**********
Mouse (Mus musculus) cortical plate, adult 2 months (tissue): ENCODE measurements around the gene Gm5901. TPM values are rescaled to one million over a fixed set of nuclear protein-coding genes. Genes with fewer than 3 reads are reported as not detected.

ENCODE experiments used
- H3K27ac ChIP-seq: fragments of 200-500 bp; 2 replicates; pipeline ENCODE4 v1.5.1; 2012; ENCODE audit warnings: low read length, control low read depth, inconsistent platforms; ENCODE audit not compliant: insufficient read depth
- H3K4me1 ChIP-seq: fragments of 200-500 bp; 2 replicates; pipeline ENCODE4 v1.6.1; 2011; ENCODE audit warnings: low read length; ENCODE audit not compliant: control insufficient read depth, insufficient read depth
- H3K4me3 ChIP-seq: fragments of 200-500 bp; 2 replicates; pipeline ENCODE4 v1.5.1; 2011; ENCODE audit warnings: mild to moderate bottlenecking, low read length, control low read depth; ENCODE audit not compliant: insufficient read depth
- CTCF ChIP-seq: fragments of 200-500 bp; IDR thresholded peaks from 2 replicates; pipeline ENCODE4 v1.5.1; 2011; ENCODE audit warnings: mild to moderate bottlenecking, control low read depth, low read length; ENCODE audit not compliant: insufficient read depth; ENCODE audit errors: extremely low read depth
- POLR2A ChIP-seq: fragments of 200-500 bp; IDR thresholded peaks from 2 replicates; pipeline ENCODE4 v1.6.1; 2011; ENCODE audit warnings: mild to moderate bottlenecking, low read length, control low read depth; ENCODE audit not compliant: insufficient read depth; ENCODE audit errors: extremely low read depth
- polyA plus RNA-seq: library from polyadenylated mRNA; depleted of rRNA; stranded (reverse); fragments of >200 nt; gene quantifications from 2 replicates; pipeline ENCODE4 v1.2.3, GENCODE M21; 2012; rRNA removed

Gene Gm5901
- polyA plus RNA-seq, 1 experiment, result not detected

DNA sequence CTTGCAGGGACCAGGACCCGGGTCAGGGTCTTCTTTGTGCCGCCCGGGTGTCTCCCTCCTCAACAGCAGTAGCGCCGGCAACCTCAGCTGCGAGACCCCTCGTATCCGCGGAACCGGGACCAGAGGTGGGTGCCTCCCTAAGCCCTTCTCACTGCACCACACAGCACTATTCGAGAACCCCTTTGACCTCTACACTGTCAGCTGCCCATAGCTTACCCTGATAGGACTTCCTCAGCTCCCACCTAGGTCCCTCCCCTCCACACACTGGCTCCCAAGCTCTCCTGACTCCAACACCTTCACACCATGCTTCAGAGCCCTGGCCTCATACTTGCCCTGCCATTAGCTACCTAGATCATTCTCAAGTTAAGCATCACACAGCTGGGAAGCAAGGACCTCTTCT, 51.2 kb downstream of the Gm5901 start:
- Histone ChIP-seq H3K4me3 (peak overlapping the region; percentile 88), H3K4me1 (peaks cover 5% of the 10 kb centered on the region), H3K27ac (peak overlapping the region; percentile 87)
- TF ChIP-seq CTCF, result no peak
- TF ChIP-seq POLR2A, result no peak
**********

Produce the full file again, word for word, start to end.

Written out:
Mouse (Mus musculus) cortical plate, adult 2 months (tissue): ENCODE measurements around the gene Gm5901. TPM values are rescaled to one million over a fixed set of nuclear protein-coding genes. Genes with fewer than 3 reads are reported as not detected.

ENCODE experiments used
- H3K27ac ChIP-seq: fragments of 200-500 bp; 2 replicates; pipeline ENCODE4 v1.5.1; 2012; ENCODE audit warnings: low read length, control low read depth, inconsistent platforms; ENCODE audit not compliant: insufficient read depth
- H3K4me1 ChIP-seq: fragments of 200-500 bp; 2 replicates; pipeline ENCODE4 v1.6.1; 2011; ENCODE audit warnings: low read length; ENCODE audit not compliant: control insufficient read depth, insufficient read depth
- H3K4me3 ChIP-seq: fragments of 200-500 bp; 2 replicates; pipeline ENCODE4 v1.5.1; 2011; ENCODE audit warnings: mild to moderate bottlenecking, low read length, control low read depth; ENCODE audit not compliant: insufficient read depth
- CTCF ChIP-seq: fragments of 200-500 bp; IDR thresholded peaks from 2 replicates; pipeline ENCODE4 v1.5.1; 2011; ENCODE audit warnings: mild to moderate bottlenecking, control low read depth, low read length; ENCODE audit not compliant: insufficient read depth; ENCODE audit errors: extremely low read depth
- POLR2A ChIP-seq: fragments of 200-500 bp; IDR thresholded peaks from 2 replicates; pipeline ENCODE4 v1.6.1; 2011; ENCODE audit warnings: mild to moderate bottlenecking, low read length, control low read depth; ENCODE audit not compliant: insufficient read depth; ENCODE audit errors: extremely low read depth
- polyA plus RNA-seq: library from polyadenylated mRNA; depleted of rRNA; stranded (reverse); fragments of >200 nt; gene quantifications from 2 replicates; pipeline ENCODE4 v1.2.3, GENCODE M21; 2012; rRNA removed

Gene Gm5901
- polyA plus RNA-seq, 1 experiment, result not detected

DNA sequence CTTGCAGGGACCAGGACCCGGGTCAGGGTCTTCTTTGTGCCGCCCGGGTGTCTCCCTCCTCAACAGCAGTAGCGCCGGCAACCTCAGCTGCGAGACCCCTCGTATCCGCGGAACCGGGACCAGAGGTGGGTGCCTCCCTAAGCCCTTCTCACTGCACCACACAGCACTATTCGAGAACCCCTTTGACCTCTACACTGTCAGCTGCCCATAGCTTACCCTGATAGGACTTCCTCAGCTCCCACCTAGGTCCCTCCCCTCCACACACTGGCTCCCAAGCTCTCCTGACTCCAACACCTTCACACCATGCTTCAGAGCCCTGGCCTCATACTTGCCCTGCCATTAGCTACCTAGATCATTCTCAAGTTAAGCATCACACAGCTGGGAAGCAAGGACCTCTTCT, 51.2 kb downstream of the Gm5901 start:
- Histone ChIP-seq H3K4me3 (peak overlapping the region; percentile 88), H3K4me1 (peaks cover 5% of the 10 kb centered on the region), H3K27ac (peak overlapping the region; percentile 87)
- TF ChIP-seq CTCF, result no peak
- TF ChIP-seq POLR2A, result no peak